Knifemaker Explains The Difference Between Chef's Knives | Epicurious

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The Hungry Gringo : I had no idea that I needed to know this much about knives!

Jessica Davis : YES. I love this! Professionals teaching me about their trade will always be incredibly fascinating.

Marley B : his hands says a lot about his work

Rob M : Look, I get it that you are a professional but holy crap you have me anxiety every time you palmed the edge of the blade or just waving the blade around.

BareWitness : All those cuts on his fingers. I believe him!

Olwydd : Definitely one of the most important tools in my life. I can defend myself with it, make money with one (mugging a granny), I can make other tools with it (sharpening a stick) and most importantly gut roadkills and vegetables for food. If I could start a fire, charge my laptop and get free wifi with one then I would live in heaven.

Mykasan : it felt like a well writen article <3 i loved it

PREPFORIT : Great info

Neli : Next talk about appropriate cutting boards.

HapaSD : This video was great, but probably missed the most important consideration for home cooks: price.

Hänschen Klein : Man, he really likes his Wüsthof, doesn't he?

Austin Liu : I would like to point out a slight misrepresentation in your explanation of single beveled blades, where you state that they have cuts that wander and curve inwards.. That's only if you're cutting slabs of material (4mm or thicker; not sure if this would be called a slab, but this is what I mean); if you are cutting very thin slices off of a hard material (such as daikon, potato, carrots, and things like that) a single beveled blade is the blade that won't wander, while the double-beveled blade does. Try slicing paper thin slices of daikon using a double beveled blade. The inner bevel rides against the hard material you're trying to slice, causing the cut to wander out, so you end up with thin wedges rather than slices. On a single-beveled blade, the inner surface has no bevel, so it doesn't push the cut outwards. In the example you gave, the cut wandered because the material you were cutting wasn't really thin slices off of a hard material. Try slicing 1mm slices off of a daikon, and you'll see the difference. The concave inside is to prevent adhesion; an air pocket forms, preventing the blade from sticking to the food. But the user must hold the blade in such a way that doesn't press the blade against the food if there is a concave portion; if you do press the blade against the main chunk of the food, the curvature seems to contribute to the cut zone wandering inwards. Not all Japanese blades with single bevels have this inner concave part. I have a single beveled santoku from Kamikoto that doesn't have this feature.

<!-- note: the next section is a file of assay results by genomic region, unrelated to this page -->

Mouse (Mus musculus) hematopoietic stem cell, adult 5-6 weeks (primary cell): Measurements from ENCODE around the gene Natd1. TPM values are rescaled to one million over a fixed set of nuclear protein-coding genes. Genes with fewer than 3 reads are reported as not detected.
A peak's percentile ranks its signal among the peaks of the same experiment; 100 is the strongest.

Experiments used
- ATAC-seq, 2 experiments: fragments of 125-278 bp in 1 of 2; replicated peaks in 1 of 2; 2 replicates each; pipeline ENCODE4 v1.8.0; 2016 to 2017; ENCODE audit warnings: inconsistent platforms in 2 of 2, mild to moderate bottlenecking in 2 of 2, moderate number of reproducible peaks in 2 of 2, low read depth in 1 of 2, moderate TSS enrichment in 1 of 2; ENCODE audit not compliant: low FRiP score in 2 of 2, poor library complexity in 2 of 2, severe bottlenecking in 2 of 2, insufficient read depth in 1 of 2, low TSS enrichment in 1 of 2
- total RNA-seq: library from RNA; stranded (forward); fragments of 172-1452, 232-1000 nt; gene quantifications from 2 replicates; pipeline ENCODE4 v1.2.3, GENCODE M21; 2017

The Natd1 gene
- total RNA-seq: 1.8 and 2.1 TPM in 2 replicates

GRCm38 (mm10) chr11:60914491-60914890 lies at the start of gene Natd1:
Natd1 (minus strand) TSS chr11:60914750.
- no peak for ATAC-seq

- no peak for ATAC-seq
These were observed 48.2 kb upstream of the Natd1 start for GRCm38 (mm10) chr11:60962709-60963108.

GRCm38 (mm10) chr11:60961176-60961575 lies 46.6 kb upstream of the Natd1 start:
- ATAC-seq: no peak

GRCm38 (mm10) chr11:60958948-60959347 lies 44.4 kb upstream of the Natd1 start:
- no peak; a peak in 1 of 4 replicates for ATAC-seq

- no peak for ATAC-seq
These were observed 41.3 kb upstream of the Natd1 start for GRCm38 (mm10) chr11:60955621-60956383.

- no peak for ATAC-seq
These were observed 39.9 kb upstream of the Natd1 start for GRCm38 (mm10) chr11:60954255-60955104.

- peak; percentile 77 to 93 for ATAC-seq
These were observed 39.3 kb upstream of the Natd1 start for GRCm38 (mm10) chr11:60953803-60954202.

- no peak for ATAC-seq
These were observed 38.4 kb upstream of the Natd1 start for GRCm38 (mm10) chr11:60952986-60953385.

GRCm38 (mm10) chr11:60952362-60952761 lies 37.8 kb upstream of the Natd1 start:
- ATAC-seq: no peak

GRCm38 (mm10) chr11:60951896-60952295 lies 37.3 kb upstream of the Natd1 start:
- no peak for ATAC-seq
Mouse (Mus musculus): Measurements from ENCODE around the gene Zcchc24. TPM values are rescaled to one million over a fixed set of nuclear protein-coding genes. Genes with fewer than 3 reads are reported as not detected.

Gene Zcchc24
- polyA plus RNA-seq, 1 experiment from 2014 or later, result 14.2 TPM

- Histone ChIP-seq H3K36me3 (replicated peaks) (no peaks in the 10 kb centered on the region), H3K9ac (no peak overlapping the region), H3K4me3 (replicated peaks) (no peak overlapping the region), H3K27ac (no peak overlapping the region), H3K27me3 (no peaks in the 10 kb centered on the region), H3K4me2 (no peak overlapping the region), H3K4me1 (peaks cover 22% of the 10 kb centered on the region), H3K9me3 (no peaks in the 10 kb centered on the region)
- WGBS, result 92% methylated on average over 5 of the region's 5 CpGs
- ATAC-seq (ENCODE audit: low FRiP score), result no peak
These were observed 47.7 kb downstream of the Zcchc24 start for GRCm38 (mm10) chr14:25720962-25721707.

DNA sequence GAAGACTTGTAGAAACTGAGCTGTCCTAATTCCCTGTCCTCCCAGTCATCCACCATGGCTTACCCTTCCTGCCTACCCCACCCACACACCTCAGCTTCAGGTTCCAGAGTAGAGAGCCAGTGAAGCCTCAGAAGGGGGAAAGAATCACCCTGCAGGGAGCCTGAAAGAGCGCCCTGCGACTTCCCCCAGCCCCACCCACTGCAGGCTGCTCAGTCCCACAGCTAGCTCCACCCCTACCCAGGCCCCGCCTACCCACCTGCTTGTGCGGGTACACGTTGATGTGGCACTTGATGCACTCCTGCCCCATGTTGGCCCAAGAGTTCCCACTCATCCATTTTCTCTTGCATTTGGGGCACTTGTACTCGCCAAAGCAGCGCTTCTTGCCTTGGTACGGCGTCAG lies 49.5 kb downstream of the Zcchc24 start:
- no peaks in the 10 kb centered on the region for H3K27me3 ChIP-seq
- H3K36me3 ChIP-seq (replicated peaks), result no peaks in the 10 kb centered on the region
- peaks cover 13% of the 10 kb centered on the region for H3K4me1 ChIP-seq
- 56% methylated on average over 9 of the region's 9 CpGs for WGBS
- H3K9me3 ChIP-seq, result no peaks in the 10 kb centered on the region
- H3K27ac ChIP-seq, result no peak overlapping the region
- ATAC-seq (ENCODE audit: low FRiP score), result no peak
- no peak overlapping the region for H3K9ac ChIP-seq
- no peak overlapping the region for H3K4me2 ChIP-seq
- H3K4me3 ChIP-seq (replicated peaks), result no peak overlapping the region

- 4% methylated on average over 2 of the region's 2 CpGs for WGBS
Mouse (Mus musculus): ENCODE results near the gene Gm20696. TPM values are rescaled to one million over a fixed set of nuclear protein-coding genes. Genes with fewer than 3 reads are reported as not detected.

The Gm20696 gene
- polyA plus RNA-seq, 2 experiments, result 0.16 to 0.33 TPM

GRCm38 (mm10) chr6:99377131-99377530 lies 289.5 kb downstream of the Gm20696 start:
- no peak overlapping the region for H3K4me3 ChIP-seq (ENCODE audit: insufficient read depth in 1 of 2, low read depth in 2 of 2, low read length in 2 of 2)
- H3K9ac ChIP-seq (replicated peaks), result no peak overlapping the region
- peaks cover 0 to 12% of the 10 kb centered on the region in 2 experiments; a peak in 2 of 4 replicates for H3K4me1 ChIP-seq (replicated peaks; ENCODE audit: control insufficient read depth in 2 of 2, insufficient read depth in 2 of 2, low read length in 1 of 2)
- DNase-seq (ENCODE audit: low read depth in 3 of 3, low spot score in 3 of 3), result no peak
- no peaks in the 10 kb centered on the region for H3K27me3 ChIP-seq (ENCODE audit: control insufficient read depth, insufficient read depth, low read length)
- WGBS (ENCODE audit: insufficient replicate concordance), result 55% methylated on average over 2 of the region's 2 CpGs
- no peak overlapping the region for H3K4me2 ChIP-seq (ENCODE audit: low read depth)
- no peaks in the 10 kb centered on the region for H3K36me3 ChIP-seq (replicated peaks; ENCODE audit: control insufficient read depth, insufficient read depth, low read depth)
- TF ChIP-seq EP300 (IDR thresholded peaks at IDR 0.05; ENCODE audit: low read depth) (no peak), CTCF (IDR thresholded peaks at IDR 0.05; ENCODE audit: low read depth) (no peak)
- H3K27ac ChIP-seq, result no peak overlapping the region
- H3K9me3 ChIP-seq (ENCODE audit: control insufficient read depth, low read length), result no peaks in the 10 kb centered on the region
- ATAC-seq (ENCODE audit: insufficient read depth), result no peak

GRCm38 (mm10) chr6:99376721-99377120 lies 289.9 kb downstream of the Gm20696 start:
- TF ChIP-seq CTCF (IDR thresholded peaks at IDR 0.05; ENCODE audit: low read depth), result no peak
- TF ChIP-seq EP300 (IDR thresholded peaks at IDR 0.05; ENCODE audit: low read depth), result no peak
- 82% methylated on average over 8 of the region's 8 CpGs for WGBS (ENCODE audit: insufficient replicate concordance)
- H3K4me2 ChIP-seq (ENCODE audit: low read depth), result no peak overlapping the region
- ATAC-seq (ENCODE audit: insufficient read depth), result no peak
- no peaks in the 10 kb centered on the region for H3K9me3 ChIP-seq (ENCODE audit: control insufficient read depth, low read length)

Shayan Givehchian : This is an excellent guide.

Designes Design : I got the same problem,after research i found awesome chef knives. idk why youtube is keep blocking this so, *If they were fine, like this comment for others please :)*

R B : His hands though! :/

slantize : Watching this makes me feel antsy like at any moment he's going to cut his finger with all those motions he's doing.

Chimes : TL;DR Buy an 8 inch Wusthof

William Bear : UK is triggered af

Alexandra : LOL soon these will all be banned in London!

Yve Rose : That was so random, having said that, it was fascinating 😀 my mum uses a Chinese cleaver, I'm definitely a Japanese long blade the difference is how long our forearms are but I never really thought about it before now!!

C_Red _Mad : this is a low key Wulstof infomercial... he specifically said Wulstof and just used cloud messages for the other knives...

Sam : I have owned a few knife sets through the years but ended up with using the santoku and the slicing knife for practically everything. So next time I'm not going to bother with a set, instead just getting a high-end santoku and slicing knife :)

Itumeleng Setilo : I feel like this guy and Hannibal can have a Netflix chill session

korencek : wusthof knives are the hardest stainless steel knives and they got the best handle in my opinion. worth every cent.

Edward Short / The Hoosier Craftsman : Looks like he finely chopped is meaning to finger food.

Jako Kaiser : Powered by Wüsthof